The childcare bit
I criticized Democrats’ interest in a child care voucher program in Friday’s post.
After getting to participate in a columnists’ Zoom with key White House officials, I have a better understanding of what they are thinking. The United States has unusually low women’s workforce participation, and on the call, Susan Rice indicated some concern that pandemic-era disruptions to school and child care arrangements could push that even lower as we recover.
That’s all fine if you ask me. But Democrats are a bit all over the map here, since they also want a new parental leave benefit — indicating to me that they can’t even decide for themselves what they are trying to do with labor force participation. The evidence from Canada is that cash benefits did not reduce labor there and existing child care subsidies in the United States seem to mostly change what kind of child care families buy. The most important thing is how much money is changing hands and who gets it.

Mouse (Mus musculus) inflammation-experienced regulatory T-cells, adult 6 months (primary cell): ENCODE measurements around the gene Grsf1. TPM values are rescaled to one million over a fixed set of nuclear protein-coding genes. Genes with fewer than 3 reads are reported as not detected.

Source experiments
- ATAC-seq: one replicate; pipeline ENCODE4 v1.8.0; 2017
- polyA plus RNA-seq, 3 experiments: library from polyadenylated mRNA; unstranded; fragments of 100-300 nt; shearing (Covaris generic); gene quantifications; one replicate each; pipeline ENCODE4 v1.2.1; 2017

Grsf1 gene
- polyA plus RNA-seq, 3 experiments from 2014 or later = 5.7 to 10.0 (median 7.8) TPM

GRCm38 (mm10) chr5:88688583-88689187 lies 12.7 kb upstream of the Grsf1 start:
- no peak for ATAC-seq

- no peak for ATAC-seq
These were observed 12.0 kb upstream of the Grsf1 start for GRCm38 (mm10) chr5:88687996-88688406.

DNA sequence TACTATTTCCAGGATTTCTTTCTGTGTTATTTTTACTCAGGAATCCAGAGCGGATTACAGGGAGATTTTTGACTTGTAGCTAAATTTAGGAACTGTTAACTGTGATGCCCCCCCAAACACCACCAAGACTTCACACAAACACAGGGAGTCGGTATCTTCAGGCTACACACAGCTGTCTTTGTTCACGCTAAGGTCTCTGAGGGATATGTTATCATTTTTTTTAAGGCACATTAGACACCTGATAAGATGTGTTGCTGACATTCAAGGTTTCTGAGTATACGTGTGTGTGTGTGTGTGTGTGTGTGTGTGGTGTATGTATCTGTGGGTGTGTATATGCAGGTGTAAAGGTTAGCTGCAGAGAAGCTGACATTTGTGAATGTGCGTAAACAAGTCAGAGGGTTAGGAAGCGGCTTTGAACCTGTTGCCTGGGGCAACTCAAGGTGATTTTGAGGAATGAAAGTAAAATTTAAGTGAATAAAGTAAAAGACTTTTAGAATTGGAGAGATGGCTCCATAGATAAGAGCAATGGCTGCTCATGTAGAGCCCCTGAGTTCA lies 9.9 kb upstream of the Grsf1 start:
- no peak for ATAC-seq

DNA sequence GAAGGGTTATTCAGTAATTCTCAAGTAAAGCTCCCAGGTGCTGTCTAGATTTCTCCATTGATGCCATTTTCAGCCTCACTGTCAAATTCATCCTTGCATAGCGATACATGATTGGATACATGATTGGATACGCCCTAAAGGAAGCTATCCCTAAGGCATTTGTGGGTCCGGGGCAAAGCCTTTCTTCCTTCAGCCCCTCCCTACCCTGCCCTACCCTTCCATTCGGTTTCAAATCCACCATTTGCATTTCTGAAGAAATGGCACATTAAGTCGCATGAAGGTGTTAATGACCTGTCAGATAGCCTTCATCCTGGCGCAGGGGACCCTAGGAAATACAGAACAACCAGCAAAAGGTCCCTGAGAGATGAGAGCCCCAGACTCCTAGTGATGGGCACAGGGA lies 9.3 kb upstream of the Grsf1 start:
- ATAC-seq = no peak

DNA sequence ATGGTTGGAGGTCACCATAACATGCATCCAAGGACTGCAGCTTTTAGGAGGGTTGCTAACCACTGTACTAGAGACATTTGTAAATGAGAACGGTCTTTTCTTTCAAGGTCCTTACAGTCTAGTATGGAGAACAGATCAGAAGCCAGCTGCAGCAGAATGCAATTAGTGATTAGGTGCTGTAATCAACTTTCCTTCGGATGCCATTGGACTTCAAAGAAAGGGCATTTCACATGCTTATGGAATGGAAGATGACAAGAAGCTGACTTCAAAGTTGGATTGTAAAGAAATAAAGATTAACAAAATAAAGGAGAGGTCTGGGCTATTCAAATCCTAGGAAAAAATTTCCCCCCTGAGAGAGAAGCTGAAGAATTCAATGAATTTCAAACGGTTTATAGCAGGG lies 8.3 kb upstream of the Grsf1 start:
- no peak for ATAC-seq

Here I think the important point is that in Biden’s plan, the child care subsidy is much more sharply means-tested than the general child benefit. So even though the new CTC is framed as an anti-poverty program, it’s giving thousands of dollars to families with six-figure incomes — a married couple making $375,000 gets at least $3,000 per kid. And even though the child care subsidy seems to play politically as identity politics for professional class women, it’s a sliding scale benefit that’s much more lucrative if you’re poor and gives you nothing if your household income is over $100,000 or so.